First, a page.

How Truth developed a nasty Twitter habit and hooked 40 percent of viewers

The anti-smoking group Truth Initiative has basically adopted every ad strategy Twitter offers, and it says it’s getting more than 40 percent of viewers to engage with its videos this way.

Truth’s marketing shows the growing sophistication of the messaging site, which has been heavily promoting its video capabilities. Twitter is out to prove it is a viable rival to Facebook and YouTube in video and advertising technology.

Truth and Twitter are holding up Truth as an example of how to successfully market on the messaging site and through the Twitter Audience Platform. They said the nonprofit group is getting a 15 percent engagement rate on videos on average and it is paying an efficient 5 cents a view.

That compares with Twitter’s average engagement rate of about 5 percent on promoted videos, Asche said. However, the group also said that the 15 percent rate was conservative, and that it has seen the rate of people viewing or interacting with the videos exceed 40 percent.

The stats were from ads that Truth bought on the Twitter Audience Platform, which delivers ads outside of Twitter. The organization also sponsors heavily on Twitter itself.

Indeed, Truth is using just about every available tool on Twitter and beyond to boost those numbers. Eric Asche, Truth’s CMO, said a lot of the campaign’s success comes down to targeting.

“What we’re able to see with Twitter is that the more we’re able to be granular in terms of who we’re talking to, and the more we’re able to marry people back to a specific message, the better the engagement, and the rate goes up,” Asche said in a recent interview.

Truth is finding targets for its messages based on its own email lists, and it is targeting Twitter users by age, location and interest — using Twitter’s Tailored Audience toolbox.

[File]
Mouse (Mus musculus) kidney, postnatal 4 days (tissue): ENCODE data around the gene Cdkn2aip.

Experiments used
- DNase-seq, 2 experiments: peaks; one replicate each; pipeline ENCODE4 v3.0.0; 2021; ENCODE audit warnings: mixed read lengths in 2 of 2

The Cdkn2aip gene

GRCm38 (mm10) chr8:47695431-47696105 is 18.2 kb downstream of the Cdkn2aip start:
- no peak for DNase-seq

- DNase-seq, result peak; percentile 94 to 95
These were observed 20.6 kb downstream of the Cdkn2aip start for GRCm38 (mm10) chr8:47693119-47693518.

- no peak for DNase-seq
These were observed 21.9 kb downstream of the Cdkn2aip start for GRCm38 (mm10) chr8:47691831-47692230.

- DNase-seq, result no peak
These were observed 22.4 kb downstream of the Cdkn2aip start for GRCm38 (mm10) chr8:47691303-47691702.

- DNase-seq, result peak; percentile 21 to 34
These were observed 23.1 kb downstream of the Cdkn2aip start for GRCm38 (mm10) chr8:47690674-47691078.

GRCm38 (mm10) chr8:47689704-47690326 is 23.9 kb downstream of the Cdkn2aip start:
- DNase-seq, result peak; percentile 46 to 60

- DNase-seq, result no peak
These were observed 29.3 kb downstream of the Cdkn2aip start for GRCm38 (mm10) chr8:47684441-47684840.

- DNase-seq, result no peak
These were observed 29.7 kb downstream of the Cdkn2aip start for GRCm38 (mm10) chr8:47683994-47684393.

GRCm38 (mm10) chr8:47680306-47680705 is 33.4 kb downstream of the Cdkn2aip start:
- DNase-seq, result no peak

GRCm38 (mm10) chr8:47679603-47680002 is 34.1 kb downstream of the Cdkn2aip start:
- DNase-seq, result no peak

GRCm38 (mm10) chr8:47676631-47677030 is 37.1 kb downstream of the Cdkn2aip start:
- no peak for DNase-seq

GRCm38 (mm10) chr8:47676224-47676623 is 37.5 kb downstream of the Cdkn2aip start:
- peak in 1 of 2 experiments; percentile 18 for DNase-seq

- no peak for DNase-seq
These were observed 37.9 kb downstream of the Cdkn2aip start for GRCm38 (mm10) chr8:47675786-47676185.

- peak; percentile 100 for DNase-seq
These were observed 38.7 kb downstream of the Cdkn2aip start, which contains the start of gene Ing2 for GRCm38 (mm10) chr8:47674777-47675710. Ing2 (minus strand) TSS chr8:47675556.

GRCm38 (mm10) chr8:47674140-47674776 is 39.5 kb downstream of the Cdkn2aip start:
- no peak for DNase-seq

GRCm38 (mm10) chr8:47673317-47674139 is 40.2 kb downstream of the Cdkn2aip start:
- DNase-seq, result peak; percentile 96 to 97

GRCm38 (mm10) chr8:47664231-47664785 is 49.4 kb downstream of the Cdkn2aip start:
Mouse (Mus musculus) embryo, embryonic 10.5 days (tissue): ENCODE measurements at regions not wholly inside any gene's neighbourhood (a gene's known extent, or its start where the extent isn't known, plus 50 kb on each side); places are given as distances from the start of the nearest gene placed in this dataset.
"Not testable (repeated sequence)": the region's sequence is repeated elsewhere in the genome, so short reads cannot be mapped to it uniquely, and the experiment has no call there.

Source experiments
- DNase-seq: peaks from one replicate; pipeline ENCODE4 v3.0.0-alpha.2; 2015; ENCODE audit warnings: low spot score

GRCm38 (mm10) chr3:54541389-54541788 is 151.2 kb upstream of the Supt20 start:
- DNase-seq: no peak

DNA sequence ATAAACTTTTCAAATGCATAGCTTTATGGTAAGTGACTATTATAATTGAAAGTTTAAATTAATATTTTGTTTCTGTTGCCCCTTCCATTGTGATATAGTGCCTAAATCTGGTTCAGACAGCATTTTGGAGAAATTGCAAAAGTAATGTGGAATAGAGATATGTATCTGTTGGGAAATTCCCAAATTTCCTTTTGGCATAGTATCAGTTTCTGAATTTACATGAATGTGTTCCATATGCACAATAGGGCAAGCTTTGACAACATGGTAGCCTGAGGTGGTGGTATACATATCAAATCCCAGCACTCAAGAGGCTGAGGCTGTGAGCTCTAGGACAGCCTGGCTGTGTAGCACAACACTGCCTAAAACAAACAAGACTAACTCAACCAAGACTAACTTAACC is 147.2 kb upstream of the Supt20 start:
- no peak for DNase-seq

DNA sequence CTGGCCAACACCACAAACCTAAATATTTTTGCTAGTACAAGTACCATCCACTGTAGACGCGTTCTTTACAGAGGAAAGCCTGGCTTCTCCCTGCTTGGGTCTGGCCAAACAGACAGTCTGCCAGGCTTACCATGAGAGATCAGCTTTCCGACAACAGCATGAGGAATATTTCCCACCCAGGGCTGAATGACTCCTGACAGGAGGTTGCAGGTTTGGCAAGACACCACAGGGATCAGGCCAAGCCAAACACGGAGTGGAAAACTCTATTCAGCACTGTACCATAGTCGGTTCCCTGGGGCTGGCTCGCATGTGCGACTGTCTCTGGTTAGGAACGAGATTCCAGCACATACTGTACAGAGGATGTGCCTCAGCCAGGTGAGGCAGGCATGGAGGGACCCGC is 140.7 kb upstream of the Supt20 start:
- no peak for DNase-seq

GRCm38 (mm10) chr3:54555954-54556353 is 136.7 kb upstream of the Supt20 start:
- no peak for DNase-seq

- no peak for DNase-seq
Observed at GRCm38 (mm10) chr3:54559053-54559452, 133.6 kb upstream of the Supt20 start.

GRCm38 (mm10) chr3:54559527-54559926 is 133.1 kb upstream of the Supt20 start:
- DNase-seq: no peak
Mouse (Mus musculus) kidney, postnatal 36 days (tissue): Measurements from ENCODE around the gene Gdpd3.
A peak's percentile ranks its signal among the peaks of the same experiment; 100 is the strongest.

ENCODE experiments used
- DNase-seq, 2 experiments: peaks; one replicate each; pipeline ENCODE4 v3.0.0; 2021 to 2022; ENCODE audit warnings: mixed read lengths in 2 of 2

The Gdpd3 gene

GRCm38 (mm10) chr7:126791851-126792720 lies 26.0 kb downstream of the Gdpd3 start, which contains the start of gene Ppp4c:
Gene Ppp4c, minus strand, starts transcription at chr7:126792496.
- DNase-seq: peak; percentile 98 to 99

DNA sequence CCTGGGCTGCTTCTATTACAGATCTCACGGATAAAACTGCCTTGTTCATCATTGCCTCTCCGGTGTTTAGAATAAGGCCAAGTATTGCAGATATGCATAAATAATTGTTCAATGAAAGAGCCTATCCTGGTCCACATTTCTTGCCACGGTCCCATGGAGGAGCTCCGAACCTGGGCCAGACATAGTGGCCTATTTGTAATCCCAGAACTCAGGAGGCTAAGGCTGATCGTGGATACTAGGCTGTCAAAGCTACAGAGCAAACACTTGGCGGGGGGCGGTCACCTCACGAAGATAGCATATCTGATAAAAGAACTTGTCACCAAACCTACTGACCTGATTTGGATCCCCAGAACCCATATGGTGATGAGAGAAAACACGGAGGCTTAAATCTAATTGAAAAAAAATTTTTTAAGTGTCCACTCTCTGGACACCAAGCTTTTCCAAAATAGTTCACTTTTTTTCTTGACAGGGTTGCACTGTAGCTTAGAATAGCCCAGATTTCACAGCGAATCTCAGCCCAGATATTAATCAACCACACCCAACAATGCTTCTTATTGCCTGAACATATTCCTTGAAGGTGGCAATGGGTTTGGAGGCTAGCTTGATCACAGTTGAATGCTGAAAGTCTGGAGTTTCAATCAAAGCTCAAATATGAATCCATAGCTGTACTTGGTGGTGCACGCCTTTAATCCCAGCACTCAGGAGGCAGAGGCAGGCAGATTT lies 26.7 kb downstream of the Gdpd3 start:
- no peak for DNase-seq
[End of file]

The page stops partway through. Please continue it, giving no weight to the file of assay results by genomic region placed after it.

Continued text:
Truth also buys Promoted Trends and does TV targeting, which means it runs commercials during broadcasts and serves Promoted Tweets to people conversing about the shows.

For example, Truth bought the Promoted Trend Oct. 4 and 11 to participate in the season premiere of “The Walking Dead,” the No. 1 show on cable. It also bought the Promoted Trend during the season finale of “Fear The Walking Dead” last weekend.

The latest campaign also taps top social media personalities Jerry Purpdrank and Logan Paul, who made it big on Twitter’s Vine video platform.

The two Vine stars will partake in the campaign that riffs on the “Be Like” meme — “Big Tobacco Be Like” and then insert some funny punchline. The “Be Like” campaign, and other Truth efforts, are done with help of the agency 72 and Sunny.

Asche said Truth also uses Periscope, Twitter’s live streaming network. It all adds up to a comprehensive Twitter effort, which is exactly the kind of approach the messaging site hopes marketers embrace.

Just this week, Twitter held a VideoNow event where new CEO Jack Dorsey discussed all the video opportunities with brands and agencies. The company has to show sometimes skeptical advertisers that its ad tools are on par with rivals, even though it does have significantly fewer users than Facebook or even Instagram.

Advertisers are looking for more scale, wider audiences, and more accurate targeting.

Twitter also just launched Moments, a new feature that showcases the most popular live events being discussed at any given time.

Moments gives each topic its own dedicated channel filled with content specific to that timely issue, and there will be Sponsored Moments, as well.

Cas Marburger, Truth’s social media manager, said that the organization would not be the first to sponsor Moments, but eventually it would use that marketing vehicle, too.

“The strategy is to be nimble,” Marburger said. “It’s important to be able to move with the new things.”

Truth also has run ads on Snapchat, and it claims successes there, too.

On Twitter, the group is showing that Facebook could have some competition by way of targeting and personalization.

Truth uses an advanced content strategy to target hyper-specific messages to different audiences, a tactic that is increasingly necessary online.

“We can’t be in a position where we solely communicate in the passive media of TV anymore,” Asche said. “The ability with Twitter to be individualistic has been transformative.”

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